SC issues notice to Centre on plea challenging Passport Rules, Foreigners Order

The petition claimed that the new rules and order had introduced religion as a new principle in the citizenship law, describing it as "communally-motivated humanitarianism".

Published: 26th January 2019 08:18 AM  |   Last Updated: 26th January 2019 08:18 AM   |  A+A-

Supreme Court

Supreme Court (File | EPS)

By PTI

NEW DELHI: The Supreme Court on Friday sought the Centre's response on a plea challenging the constitutional validity of the amended passport rules and the foreigners order of 2015, which regularised the entry and stay of illegal immigrants in India allegedly on the basis of religion.

A bench comprising Chief Justice Ranjan Gogoi and Justice Sanjiv Khanna issued notices to the Centre, the Ministry of External Affairs and the Tripura government and sought their responses on a plea filed by the Tripura People's Front (TPF), challenging the validity of the Passport (Entry into India) Amendment Rules, 2015 and the Foreigners (Amendment) Order, 2015.

The petition claimed that the new rules and order had introduced religion as a new principle in the citizenship law, describing it as "communally-motivated humanitarianism".

"The sub-ordinate legislations impugned are, however, unprecedented in the sense that never before has religion been specifically identified in the citizenship law as the ground for distinguishing between citizens and non-citizens.

They have introduced religion as a new principle in the citizenship law and can be conveniently branded as 'communally motivated humanitarianism'," the plea said.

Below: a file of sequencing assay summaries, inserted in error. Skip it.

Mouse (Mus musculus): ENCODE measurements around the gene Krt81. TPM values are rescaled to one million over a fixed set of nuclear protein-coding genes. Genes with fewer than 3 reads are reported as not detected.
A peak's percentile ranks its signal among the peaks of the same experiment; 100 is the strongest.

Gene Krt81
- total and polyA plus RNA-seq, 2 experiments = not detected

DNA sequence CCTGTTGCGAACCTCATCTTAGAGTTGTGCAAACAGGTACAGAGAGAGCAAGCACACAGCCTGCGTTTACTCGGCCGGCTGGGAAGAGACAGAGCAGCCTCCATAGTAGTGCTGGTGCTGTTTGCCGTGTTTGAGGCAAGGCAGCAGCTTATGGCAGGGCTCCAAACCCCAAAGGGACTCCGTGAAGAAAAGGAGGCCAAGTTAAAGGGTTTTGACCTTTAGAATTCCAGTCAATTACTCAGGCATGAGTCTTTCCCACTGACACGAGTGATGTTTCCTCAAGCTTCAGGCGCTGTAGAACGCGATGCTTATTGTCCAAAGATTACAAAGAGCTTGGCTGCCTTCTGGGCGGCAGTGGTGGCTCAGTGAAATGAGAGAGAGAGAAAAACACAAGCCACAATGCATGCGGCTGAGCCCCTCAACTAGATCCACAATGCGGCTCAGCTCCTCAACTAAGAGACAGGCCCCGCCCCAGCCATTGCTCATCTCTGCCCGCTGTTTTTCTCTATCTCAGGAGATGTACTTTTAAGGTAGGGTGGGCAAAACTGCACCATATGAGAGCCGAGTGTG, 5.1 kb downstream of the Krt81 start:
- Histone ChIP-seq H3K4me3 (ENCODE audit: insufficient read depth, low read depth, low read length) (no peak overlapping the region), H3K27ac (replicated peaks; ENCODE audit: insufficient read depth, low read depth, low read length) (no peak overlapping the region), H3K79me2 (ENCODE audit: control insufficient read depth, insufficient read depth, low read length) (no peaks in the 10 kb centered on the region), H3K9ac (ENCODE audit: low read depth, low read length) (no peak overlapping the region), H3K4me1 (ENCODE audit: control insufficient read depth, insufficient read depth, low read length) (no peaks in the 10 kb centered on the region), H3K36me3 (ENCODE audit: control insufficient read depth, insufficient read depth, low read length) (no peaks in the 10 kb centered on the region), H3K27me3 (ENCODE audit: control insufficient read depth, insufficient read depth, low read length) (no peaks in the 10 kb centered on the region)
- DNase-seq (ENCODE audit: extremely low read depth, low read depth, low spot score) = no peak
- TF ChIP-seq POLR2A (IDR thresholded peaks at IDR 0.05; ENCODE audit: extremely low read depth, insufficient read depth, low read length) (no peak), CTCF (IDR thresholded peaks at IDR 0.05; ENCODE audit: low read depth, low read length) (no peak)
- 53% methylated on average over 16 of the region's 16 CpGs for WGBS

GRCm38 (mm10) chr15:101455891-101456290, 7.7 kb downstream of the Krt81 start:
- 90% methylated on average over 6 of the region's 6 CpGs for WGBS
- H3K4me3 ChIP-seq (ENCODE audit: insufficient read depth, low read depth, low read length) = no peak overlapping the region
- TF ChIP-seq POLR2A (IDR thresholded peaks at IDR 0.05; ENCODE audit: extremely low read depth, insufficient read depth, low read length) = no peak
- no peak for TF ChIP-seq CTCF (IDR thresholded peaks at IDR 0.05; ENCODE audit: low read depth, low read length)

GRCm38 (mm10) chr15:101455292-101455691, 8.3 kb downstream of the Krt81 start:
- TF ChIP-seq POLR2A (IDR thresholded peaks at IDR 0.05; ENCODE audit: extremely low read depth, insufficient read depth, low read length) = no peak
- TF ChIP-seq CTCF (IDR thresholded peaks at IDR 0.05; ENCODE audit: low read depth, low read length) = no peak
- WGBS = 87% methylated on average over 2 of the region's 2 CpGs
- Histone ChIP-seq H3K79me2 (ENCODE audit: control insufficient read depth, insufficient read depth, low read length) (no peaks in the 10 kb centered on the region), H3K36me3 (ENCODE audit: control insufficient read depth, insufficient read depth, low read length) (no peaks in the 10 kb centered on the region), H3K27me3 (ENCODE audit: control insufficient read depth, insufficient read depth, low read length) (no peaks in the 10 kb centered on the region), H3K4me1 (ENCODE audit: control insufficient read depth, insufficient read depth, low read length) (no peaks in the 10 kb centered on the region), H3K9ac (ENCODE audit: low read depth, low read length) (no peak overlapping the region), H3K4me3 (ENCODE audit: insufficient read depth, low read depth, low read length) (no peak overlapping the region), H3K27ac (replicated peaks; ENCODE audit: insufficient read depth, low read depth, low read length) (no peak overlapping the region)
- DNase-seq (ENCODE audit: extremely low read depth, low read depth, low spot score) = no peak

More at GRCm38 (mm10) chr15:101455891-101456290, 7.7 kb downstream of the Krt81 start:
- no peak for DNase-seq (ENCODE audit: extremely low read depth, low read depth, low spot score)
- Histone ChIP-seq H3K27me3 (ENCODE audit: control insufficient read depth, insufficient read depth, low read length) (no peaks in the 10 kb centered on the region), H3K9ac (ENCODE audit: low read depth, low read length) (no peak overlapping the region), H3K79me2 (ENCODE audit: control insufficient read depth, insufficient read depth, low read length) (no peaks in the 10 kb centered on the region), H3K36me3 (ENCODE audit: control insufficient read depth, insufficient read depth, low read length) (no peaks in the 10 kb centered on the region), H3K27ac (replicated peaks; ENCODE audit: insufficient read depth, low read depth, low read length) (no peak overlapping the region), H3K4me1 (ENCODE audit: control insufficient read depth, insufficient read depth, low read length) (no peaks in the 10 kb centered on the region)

The illegal immigrants, who were to be granted the benefit of these legislations, had to qualify for citizenship only on the basis of religion and this requirement went against the principles of secularism, one of the basic tenets of the Constitution, it added.

The plea urged the court to strike down the Passport Rules, notified on September 7, 2015, and the Foreigners (Amendment) Order, which came into effect on September 7, 2015, by declaring those as "discriminatory, arbitrary and illegal".

It said the legislations "threaten the foundation of India's plural polity, where every citizen, regardless of his religious identity, is equal to every other in his enjoyment of the rights the Constitution confers on him".

The legislations defeated the purpose and opened the floodgates to more illegal immigration and consequently, increased claims on diminishing resources, the plea said.

The rules and the order regularised the entry and stay in India of the illegal immigrants belonging to certain religions like Hindus, Jains and Christians.

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